A research team led by Kyoto University announced on June 30 that they have confirmed the safety and efficacy of a drug that uses induced pluripotent stem cells (iPS cells) to reduce the protein that causes Alzheimer’s disease and suppress the progression of symptoms in patients.
This is the world’s first clinical trial applying iPS drugs under development to the treatment of Alzheimer’s disease. The team is aiming for an early commercialization of the drug.
Positive Results in Initial Clinical Trial
The clinical trial began in 2020 at eight different institutions, including Kyoto University Hospital. It was conducted on eight patients with hereditary Alzheimer’s disease who had mild to moderate cognitive impairment. Bromocriptine, a drug for Parkinson’s disease that was confirmed to be effective by iPS drug development, was administered three times a day for about one year.
Test results showed there were no side effects that could be attributed to the administration of the drug to patients with Alzheimer’s disease. At the same time, side effects already known to be caused by the drug, such as vomiting and dizziness, were present.
A trend towards the suppression of both of the indicators of Alzheimer’s disease progression in the patients was demonstrated in the tests. The number of subjects was not large, though, and more detailed studies are needed to verify effectiveness of the treatment.
Professor Haruhisa Inoue of Kyoto University said, “I am relieved that the iPS drug development has paved the way to overcome Alzheimer’s disease using existing drugs. We will consult with the regulatory authorities and hope to put this drug into practical use and deliver it to patients as soon as possible.”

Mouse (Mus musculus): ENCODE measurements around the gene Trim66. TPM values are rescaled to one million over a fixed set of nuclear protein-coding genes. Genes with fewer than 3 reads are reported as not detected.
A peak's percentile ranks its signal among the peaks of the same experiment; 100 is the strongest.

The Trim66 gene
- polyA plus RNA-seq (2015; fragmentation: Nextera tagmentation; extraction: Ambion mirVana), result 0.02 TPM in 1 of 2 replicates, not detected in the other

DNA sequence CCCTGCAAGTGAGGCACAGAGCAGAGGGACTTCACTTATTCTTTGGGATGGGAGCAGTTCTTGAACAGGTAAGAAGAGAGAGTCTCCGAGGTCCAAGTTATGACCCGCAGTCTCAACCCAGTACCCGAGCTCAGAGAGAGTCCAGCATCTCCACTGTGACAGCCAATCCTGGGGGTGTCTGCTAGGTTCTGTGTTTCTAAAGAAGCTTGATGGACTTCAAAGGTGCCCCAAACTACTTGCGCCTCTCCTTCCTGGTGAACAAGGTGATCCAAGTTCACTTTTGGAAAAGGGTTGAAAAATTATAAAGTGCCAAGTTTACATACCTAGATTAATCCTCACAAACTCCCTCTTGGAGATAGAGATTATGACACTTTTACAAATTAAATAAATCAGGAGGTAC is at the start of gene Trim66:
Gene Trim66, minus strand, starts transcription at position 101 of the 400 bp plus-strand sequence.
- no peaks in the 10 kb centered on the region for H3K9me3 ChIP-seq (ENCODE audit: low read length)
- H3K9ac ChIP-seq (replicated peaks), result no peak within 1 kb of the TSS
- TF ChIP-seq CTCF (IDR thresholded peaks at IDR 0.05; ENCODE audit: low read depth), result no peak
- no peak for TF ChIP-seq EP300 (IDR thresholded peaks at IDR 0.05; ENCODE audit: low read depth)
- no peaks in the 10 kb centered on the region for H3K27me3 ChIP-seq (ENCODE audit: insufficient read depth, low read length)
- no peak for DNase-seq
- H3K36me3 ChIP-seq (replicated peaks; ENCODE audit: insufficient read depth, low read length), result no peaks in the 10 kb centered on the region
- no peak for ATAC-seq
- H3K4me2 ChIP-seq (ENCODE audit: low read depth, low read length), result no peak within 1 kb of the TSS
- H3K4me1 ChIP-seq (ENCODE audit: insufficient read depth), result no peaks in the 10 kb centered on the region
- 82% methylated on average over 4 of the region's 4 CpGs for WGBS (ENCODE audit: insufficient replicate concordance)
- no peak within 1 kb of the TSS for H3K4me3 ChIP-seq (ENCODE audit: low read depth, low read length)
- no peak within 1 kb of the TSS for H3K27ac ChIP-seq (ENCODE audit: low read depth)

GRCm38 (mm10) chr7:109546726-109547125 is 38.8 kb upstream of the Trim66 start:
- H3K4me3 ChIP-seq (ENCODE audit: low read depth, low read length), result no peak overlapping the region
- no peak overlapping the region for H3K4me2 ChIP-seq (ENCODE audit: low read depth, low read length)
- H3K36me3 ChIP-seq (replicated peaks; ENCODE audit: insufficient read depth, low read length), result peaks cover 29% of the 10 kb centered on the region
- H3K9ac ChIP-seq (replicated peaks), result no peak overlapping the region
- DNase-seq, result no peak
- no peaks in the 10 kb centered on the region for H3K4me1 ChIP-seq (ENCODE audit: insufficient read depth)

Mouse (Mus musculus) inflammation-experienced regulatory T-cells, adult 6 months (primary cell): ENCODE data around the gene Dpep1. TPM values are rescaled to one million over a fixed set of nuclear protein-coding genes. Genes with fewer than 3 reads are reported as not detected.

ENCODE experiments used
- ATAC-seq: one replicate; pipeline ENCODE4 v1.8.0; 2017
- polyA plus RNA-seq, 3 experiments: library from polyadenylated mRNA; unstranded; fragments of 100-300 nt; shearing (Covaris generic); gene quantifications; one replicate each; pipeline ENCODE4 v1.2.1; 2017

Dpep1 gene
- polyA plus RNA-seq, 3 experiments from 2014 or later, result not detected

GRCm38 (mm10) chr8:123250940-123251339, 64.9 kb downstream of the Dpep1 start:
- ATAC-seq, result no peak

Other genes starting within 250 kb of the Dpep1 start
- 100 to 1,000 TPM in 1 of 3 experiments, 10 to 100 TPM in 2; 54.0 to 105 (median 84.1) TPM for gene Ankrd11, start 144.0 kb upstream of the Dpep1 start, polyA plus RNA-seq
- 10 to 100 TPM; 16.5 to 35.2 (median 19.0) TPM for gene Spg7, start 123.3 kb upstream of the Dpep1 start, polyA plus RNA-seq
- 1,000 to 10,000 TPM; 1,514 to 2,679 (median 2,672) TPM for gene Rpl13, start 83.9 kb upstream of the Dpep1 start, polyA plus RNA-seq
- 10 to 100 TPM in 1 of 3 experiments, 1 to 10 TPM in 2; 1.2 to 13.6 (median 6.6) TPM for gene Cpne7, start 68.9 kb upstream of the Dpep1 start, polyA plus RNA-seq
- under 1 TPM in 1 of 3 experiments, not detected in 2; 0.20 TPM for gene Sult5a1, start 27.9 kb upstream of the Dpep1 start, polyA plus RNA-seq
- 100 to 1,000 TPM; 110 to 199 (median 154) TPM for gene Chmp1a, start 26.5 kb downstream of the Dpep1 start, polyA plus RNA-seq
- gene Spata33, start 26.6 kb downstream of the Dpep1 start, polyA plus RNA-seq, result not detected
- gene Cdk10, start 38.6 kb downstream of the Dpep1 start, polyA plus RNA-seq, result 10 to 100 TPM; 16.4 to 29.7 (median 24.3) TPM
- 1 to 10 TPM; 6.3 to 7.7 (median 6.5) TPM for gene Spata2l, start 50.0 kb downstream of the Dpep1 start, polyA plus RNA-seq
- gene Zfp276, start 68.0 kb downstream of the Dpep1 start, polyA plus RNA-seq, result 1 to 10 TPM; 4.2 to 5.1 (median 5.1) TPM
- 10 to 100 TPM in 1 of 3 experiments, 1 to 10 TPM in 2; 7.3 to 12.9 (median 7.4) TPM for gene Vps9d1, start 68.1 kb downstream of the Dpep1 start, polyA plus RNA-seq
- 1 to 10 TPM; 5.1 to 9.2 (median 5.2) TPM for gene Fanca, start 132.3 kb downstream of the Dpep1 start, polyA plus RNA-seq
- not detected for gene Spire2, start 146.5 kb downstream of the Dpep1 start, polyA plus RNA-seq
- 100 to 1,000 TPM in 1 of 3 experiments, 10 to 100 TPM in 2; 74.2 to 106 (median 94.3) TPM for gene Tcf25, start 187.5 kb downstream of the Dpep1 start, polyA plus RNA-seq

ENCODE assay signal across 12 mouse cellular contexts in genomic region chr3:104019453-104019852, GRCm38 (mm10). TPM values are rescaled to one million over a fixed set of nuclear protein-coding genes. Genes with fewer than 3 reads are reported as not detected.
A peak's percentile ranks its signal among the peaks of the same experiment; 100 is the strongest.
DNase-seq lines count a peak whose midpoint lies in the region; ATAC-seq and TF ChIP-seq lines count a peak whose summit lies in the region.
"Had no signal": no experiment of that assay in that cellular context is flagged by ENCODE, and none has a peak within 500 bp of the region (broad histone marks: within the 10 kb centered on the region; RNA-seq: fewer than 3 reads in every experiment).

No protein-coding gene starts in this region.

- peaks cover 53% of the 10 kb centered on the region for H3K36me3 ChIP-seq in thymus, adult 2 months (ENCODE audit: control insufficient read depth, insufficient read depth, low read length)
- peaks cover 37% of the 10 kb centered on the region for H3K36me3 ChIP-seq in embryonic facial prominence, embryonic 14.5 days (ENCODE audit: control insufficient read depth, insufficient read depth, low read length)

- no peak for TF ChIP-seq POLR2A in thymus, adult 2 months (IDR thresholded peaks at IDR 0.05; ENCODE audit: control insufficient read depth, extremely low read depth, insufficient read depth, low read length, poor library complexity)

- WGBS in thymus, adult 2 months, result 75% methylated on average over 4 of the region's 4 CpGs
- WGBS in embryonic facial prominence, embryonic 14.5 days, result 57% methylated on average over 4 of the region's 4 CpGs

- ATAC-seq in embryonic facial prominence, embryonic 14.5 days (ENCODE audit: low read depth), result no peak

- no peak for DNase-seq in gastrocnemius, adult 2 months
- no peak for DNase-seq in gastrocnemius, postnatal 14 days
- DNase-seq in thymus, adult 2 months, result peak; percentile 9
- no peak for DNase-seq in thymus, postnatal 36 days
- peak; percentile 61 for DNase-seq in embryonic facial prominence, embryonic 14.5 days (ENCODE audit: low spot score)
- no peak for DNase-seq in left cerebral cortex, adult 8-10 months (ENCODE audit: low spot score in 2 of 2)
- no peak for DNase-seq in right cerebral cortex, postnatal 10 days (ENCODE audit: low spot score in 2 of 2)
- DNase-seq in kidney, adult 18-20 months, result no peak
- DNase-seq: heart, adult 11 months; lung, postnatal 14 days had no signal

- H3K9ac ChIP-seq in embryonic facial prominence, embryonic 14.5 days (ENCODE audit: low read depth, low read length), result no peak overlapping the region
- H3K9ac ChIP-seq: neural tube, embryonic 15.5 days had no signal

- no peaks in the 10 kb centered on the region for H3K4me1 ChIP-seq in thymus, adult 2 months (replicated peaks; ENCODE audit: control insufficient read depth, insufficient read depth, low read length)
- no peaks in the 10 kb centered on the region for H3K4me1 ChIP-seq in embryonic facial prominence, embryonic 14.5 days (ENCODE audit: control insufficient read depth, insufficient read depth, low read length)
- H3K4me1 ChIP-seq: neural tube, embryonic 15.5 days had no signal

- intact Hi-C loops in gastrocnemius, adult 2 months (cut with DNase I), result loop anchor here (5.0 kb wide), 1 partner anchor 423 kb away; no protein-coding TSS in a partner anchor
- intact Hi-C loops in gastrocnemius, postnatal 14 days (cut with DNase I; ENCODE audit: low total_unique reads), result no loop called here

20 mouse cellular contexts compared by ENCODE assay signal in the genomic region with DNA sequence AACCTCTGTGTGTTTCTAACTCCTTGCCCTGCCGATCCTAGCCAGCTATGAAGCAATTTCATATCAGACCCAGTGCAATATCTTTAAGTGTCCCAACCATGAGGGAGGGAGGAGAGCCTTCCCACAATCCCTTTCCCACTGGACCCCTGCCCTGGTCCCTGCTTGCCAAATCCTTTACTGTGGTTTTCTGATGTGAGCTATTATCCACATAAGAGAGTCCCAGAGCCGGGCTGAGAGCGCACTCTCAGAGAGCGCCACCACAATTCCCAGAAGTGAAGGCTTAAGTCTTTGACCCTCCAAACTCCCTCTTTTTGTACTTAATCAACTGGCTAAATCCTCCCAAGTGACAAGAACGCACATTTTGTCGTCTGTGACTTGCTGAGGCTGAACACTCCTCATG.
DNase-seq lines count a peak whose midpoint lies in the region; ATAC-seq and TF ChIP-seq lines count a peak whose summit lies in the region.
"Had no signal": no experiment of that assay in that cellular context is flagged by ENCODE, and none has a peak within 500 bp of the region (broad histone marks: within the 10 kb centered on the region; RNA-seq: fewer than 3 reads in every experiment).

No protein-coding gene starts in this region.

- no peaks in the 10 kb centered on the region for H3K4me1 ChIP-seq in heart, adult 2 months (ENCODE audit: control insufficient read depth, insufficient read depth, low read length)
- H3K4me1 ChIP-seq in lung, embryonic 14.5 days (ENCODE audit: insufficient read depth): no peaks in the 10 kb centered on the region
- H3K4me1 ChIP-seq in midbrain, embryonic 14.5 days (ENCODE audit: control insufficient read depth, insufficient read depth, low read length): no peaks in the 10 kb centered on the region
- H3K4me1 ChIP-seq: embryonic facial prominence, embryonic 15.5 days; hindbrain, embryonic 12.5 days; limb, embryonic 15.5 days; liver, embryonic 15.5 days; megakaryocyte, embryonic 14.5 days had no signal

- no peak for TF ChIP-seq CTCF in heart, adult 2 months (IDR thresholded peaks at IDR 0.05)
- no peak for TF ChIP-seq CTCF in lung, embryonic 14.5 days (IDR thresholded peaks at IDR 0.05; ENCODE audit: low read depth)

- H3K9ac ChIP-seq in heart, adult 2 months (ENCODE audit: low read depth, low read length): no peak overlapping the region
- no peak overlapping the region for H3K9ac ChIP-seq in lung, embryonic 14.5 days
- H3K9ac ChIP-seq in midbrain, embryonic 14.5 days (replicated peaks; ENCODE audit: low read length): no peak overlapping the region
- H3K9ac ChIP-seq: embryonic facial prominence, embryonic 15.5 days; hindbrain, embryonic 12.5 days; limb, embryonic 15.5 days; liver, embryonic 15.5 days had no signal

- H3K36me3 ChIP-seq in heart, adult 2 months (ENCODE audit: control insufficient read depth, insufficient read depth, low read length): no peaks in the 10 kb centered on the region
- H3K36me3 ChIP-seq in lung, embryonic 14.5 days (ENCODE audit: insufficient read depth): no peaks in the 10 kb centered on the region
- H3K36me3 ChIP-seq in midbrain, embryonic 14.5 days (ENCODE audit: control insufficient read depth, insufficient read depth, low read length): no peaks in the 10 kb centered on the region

Millions of People Affected Worldwide
Cognitive and other disorders caused by Alzheimer’s are due to excessive accumulation of the protein Amyloid beta in the brain. The number of patients worldwide is expected to exceed 150 million by 2050. Yet, currently, there is no treatment to stop the progression of the disease.
The research team created iPS cells from the skin of patients, transformed them into brain neurons, and reproduced the condition of the disease. Then they administered approximately 1,200 existing drugs and examined their effectiveness in suppressing the production of Amyloid beta. Through this process they found that Bromocriptine halved the amount of Amyloid beta produced.
The development of drugs to control Amyloid beta is difficult, and many projects have failed at the basic research stage.
On the other hand, patient-derived iPS cells have made it easy to reproduce the state of the disease, allowing them to efficiently advance to the clinical trial stage.
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(Read the report in Japanese at this link.)
Author: The Sankei Shimbun